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ICO Children’s Code – what do businesses need to know and what should you be doing now?

04 May 2021

At our latest In-House Data Club, Ali Vaziri and Tamsin Hoque brought us up to speed with the ICO’s Age Appropriate Design Code, more commonly known as the Children’s Code, which requires businesses to make necessary changes to their online products and services in order to meet the 15 standards set out in this statutory code of practice.

The code translates the GDPR requirements into design standards for online products and services, helping businesses understand what is expected of them. Ultimately, the aim of the code is to ensure children’s personal data is protected online. Although the code does not do this, in recent presentations the ICO have separated the standards into the following three groupings:


  • Core principles;
  • Service design; and
  • Data processing.

Adopting that approach, here is a useful visual aid we have created which sets out the interlinked and mutually supportive standards in the ICO’s three groupings:

 Core principles   Service design  Key data processing activities
 Best interests of the child [1]  Transparency [4]   Policies and community standards [6]
 DPIAs [2]  Geolocation [10]   Default settings [7]
 Age appropriate application [3]  Parental controls [11]  Data sharing [9]
 Detrimental use of data [5]  Nudge techniques [13]   Profiling [12]
 Data minimisation [8]   Online tools [15] Connected toys and devices [14]


From 2 September 2021, businesses will be expected to meet the 15 standards, otherwise there is a possibility of enforcement action, e.g. compulsory audits, processing bans and fines, let alone reputational damage it could do to a brand. While the ICO has said they will take a measured and proportionate approach, twelve months will have passed by the time the transitional period is up and during that time the ICO will expect to see progress.

What should you be doing now?

Whilst the ICO is not expecting every organisation to be 100% compliant by September 2021, you will be expected at least to have:

1. Worked out whether you are in scope

Step 1 is to determine whether your online products and services are in scope; i.e. are they relevant information society services which are likely to be accessed by children? If the answer is “yes”, then you need to be taking steps to ensure compliance. Even if the answer is “no” and you do not believe you are in scope, then you still need to document and evidence that decision. User testing and surveys, market research and academic literature will all be helpful to support your decision.

2. Undertaken a Data Protection Impact Assessment (DPIA)

If you are in scope, then you need to start your DPIA. There is a template DPIA set out at Annex D of the code. As part of that exercise, you will need to map children’s data and age ranges, as well as the associated user journey. When assessing risks and mitigations, keep an eye out for various resources the ICO has in the pipeline to assist with this, including its Children’s code harms framework (currently in beta) and further DPIA guidance with examples.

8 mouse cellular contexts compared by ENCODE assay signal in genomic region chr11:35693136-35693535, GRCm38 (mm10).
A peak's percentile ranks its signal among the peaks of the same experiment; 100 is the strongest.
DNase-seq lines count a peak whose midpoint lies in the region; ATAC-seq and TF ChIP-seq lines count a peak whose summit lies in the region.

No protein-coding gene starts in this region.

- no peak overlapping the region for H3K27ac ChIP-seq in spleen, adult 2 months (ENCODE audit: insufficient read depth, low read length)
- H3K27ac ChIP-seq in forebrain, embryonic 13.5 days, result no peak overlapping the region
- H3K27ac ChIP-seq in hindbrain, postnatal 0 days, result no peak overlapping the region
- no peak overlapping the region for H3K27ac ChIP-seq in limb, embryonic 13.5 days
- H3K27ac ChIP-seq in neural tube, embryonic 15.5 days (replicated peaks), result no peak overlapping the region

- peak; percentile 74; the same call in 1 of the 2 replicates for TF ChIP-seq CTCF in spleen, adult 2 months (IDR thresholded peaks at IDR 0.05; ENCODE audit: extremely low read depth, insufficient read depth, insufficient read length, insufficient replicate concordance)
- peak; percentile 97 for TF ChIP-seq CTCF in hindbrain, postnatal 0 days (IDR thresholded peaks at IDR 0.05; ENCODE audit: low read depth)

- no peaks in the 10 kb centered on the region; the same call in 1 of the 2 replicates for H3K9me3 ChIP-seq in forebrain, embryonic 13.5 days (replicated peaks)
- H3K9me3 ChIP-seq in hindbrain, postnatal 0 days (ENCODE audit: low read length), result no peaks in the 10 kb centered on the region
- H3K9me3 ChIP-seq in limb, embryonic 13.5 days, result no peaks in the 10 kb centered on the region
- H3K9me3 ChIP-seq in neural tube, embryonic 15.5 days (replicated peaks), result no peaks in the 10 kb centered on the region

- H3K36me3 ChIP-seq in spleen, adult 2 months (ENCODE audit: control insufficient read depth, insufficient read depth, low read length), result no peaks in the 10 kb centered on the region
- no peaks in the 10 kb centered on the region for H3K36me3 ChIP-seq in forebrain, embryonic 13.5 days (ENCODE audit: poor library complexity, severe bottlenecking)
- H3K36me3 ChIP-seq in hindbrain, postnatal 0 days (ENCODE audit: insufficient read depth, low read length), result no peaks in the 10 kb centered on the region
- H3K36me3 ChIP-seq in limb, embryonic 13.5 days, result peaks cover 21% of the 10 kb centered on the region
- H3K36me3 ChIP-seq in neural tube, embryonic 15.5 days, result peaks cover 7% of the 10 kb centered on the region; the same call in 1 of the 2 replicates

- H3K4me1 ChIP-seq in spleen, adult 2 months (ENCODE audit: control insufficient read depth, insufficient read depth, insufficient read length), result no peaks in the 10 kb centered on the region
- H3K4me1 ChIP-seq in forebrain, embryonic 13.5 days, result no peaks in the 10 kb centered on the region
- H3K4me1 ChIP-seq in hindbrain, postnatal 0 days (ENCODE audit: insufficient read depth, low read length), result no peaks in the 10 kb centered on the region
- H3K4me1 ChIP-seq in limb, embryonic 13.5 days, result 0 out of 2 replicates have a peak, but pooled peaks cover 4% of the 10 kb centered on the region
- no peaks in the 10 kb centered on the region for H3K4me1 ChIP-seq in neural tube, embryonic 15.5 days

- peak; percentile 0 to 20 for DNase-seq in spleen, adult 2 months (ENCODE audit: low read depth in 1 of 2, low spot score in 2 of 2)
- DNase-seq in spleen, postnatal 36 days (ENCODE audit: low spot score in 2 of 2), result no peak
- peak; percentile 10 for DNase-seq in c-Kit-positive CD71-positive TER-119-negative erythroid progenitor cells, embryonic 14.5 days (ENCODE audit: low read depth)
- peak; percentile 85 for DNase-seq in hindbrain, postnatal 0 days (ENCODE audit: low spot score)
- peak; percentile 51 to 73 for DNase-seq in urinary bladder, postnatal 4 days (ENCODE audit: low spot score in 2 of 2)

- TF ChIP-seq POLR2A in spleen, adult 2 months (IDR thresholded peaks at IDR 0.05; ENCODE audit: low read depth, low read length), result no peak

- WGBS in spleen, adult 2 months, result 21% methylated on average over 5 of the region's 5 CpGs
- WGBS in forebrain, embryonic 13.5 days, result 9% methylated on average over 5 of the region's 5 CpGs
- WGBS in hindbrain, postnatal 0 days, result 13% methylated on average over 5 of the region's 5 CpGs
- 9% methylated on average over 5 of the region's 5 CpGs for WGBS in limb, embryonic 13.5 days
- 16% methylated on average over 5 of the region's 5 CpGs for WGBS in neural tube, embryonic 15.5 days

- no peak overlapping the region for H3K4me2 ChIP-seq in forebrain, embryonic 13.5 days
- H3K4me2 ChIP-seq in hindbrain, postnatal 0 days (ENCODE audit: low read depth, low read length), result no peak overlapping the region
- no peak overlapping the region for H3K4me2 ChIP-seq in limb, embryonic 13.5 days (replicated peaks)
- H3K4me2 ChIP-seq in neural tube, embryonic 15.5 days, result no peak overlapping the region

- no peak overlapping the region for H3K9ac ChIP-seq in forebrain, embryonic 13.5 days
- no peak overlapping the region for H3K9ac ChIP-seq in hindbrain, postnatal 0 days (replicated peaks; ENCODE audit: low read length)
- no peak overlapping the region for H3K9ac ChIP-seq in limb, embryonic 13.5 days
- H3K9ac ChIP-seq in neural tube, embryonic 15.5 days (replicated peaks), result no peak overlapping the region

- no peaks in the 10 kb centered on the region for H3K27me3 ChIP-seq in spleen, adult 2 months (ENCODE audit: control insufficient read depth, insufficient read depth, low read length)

3. Put a road map in place

Having a road map will show you are taking the code seriously and are making progress to comply with the standards. Take a risk-based approach to your compliance, prioritising areas of higher risk. If (as is likely) all the changes contemplated cannot be made by 2 September 2021, set out in as much detail as you can how you will address any issues and the steps you have taken so far, as well as a proposed timeline to get to full compliance.

What is the key challenge facing businesses?

The key challenge is the delicate balancing act between putting the best interest of the child first and exploring commercial opportunity. It is worth remembering that the aim of the code is “to protect children within the digital world, not protect them from it". The ICO recognises that 1 in 5 internet users are children and that in a survey about the biggest data protection concerns children’s privacy ranked second, only beaten by cyber security. Commercial opportunity still exists – it is a question of putting the best interests of the child first and working from there. From some businesses this will be second nature; for others this is going to be a new way of designing, innovating and creating online products and services that children are likely to use.


It is fair to say businesses find themselves at different stages of complying with the code but all should have the date of 2 September 2021 firmly in mind. We are a little over 4 months out from the end of the transition period so it is essential to take some basic steps now. For those further along the journey, keep an eye on additional resources produced by the ICO in the coming months, and use this to fine tune your compliance plan.

It is worth noting that protecting children’s data and privacy reflects what the ICO refers to as “the global direction of travel” in this area. If you have an international remit you may wish to join us for our next event on 27 May (at 3.00pm via WebEx) where we will be looking at children’s data from a global perspective, with a particular focus on the US and Ireland. We are delighted to be joined by Gary Kibel of US firm Davis+Gilbert and Victor Timon from Lewis Silkin Ireland who will share their experiences with protecting children’s data in different jurisdictions. To register please click here.

And of course, if you do have any questions or we can be of any assistance please do not hesitate to contact Alexander Milner-Smith, Ali Vaziri or Tamsin Hoque.

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